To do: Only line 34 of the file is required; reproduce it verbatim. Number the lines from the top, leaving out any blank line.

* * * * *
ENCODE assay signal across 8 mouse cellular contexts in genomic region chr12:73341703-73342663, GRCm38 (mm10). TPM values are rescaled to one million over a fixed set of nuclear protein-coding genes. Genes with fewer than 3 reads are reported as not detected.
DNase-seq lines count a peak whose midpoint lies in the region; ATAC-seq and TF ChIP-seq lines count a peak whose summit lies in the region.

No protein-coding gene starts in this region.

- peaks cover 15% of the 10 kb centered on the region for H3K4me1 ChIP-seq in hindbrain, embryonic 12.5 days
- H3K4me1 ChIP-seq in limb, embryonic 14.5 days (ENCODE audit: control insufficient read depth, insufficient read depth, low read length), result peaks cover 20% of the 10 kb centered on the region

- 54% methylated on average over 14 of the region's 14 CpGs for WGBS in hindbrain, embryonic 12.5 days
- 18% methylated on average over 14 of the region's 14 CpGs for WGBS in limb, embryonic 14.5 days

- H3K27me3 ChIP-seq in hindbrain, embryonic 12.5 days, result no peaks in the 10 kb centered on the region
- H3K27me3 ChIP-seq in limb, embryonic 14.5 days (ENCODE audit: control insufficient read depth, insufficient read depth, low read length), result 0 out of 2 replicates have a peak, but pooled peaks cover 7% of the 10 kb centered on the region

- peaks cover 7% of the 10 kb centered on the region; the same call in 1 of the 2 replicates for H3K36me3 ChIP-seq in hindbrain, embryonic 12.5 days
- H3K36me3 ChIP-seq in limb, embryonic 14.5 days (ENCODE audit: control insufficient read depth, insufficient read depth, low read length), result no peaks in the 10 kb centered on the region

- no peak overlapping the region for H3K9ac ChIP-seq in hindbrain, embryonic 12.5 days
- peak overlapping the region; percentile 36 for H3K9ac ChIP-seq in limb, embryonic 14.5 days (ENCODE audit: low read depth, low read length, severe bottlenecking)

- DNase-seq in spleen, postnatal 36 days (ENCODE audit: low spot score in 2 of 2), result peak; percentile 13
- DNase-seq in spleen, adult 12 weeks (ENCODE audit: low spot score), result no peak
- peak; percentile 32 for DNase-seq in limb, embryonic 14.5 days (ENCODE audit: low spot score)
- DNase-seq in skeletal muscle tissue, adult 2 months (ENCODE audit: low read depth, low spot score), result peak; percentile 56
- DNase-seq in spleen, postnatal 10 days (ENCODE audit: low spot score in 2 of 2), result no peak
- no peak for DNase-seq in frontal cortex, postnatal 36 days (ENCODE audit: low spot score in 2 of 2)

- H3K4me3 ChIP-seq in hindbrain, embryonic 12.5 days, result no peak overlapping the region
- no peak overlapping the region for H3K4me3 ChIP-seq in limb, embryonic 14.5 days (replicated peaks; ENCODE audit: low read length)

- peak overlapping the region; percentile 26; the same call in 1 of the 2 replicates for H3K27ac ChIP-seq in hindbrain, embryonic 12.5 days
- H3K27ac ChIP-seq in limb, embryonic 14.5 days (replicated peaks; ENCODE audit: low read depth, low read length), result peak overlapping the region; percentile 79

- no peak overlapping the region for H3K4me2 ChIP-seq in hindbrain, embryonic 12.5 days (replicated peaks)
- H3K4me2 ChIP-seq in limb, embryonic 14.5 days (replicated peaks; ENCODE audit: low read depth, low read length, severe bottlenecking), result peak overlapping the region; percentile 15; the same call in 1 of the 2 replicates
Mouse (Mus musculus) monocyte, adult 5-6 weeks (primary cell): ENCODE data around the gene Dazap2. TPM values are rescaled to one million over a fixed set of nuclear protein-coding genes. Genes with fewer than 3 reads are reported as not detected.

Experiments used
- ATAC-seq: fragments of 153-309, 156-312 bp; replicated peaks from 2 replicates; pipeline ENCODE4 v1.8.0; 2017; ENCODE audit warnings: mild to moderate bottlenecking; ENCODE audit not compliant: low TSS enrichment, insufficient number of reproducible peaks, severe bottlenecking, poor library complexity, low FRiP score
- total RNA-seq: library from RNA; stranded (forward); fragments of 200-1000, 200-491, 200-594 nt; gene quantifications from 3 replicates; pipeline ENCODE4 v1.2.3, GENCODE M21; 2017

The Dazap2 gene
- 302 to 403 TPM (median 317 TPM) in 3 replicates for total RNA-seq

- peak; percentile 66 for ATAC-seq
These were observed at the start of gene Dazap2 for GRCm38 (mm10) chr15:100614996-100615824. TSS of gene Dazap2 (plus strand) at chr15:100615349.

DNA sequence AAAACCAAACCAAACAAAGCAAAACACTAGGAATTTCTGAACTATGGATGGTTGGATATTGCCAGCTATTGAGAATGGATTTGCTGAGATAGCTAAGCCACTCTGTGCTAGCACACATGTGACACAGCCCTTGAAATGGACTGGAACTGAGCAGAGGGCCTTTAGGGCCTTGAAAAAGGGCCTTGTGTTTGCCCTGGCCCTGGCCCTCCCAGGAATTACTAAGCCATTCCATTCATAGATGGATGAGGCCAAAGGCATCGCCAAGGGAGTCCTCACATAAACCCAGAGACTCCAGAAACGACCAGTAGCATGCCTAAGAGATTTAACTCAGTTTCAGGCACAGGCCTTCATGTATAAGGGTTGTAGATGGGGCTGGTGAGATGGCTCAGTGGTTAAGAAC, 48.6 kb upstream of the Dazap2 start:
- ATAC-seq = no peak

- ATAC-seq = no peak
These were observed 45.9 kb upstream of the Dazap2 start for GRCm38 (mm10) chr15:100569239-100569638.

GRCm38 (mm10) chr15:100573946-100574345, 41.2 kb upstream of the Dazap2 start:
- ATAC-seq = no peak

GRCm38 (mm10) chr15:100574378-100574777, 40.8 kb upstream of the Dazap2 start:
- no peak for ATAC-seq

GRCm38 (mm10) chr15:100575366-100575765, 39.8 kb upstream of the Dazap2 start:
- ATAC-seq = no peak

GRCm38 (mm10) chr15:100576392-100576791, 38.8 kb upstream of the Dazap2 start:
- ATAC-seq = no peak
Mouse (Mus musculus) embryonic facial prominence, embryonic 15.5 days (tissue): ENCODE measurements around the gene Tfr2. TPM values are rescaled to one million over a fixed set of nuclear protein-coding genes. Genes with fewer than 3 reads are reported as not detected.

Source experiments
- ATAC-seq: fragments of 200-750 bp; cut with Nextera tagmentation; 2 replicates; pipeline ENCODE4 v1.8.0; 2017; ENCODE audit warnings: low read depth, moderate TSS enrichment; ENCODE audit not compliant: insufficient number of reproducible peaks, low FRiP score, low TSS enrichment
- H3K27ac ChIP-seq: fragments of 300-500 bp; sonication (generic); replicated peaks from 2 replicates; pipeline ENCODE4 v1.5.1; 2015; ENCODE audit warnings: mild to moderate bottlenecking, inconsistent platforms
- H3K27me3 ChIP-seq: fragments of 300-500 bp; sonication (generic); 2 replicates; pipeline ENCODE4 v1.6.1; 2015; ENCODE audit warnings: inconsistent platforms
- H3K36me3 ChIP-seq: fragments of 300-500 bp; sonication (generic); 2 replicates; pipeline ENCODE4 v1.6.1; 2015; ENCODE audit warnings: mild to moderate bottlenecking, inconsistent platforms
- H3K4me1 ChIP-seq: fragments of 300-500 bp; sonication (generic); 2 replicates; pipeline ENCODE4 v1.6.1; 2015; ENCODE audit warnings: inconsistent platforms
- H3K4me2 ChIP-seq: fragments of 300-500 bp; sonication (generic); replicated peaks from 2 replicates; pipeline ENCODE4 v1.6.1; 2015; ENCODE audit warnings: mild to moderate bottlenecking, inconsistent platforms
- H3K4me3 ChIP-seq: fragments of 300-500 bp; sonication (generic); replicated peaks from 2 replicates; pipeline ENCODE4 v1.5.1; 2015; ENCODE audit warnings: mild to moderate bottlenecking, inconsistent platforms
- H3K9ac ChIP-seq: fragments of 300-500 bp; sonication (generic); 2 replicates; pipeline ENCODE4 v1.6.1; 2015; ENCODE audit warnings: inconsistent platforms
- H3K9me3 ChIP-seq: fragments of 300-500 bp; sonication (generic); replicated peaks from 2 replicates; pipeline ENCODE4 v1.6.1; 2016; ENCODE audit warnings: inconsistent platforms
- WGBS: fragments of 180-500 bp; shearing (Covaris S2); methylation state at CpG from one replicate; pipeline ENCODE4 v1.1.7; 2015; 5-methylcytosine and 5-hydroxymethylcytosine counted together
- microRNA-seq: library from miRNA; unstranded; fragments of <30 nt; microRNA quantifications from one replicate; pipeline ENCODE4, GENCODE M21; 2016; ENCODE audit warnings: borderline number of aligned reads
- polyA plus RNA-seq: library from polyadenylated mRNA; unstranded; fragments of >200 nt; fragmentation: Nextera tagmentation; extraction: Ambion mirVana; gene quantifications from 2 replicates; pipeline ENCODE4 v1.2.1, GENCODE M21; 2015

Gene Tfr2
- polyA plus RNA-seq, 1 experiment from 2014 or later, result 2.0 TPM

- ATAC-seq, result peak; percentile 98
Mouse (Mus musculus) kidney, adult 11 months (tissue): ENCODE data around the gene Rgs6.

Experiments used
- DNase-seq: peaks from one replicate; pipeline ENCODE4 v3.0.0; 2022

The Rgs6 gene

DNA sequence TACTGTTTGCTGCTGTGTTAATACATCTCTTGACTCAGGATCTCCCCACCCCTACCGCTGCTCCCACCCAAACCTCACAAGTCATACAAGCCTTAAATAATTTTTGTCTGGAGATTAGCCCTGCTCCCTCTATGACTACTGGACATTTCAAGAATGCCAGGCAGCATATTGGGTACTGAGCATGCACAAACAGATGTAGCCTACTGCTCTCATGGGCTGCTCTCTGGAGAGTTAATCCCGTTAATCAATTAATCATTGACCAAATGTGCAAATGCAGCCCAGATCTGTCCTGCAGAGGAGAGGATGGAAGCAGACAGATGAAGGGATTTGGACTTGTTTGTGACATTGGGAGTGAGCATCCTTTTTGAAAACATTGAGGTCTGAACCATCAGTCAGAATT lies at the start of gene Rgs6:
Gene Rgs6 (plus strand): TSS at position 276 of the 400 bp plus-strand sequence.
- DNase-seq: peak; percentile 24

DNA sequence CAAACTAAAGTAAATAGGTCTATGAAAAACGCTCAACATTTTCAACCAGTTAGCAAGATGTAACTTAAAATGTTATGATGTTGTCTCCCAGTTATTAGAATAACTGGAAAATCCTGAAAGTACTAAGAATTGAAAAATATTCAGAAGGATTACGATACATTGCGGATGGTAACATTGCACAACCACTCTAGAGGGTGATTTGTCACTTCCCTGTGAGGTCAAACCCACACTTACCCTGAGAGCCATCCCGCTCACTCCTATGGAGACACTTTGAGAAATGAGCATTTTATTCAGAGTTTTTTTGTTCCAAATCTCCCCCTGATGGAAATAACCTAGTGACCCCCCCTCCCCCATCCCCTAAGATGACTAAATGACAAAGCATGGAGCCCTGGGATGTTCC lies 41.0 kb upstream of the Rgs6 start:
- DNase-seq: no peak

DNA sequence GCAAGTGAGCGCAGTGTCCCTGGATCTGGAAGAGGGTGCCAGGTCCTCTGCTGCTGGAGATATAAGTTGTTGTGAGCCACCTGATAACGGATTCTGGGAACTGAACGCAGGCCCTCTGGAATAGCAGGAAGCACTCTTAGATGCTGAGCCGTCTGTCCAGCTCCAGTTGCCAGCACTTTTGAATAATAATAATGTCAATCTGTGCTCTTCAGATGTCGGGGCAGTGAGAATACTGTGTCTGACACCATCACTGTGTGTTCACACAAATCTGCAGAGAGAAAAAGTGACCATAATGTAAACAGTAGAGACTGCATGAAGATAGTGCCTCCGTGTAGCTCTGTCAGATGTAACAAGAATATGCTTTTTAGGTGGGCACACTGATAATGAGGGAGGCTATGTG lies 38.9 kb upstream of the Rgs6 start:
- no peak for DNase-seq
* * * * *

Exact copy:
DNA sequence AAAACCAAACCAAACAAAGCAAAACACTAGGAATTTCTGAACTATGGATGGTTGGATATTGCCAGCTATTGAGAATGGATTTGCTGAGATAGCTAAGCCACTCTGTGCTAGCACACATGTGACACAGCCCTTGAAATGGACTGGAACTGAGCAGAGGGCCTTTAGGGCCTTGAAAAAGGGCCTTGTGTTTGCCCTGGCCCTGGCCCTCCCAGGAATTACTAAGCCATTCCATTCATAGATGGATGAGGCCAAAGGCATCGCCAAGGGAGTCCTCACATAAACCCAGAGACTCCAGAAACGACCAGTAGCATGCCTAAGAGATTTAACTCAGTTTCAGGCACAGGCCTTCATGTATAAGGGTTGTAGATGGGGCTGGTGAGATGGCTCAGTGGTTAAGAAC, 48.6 kb upstream of the Dazap2 start: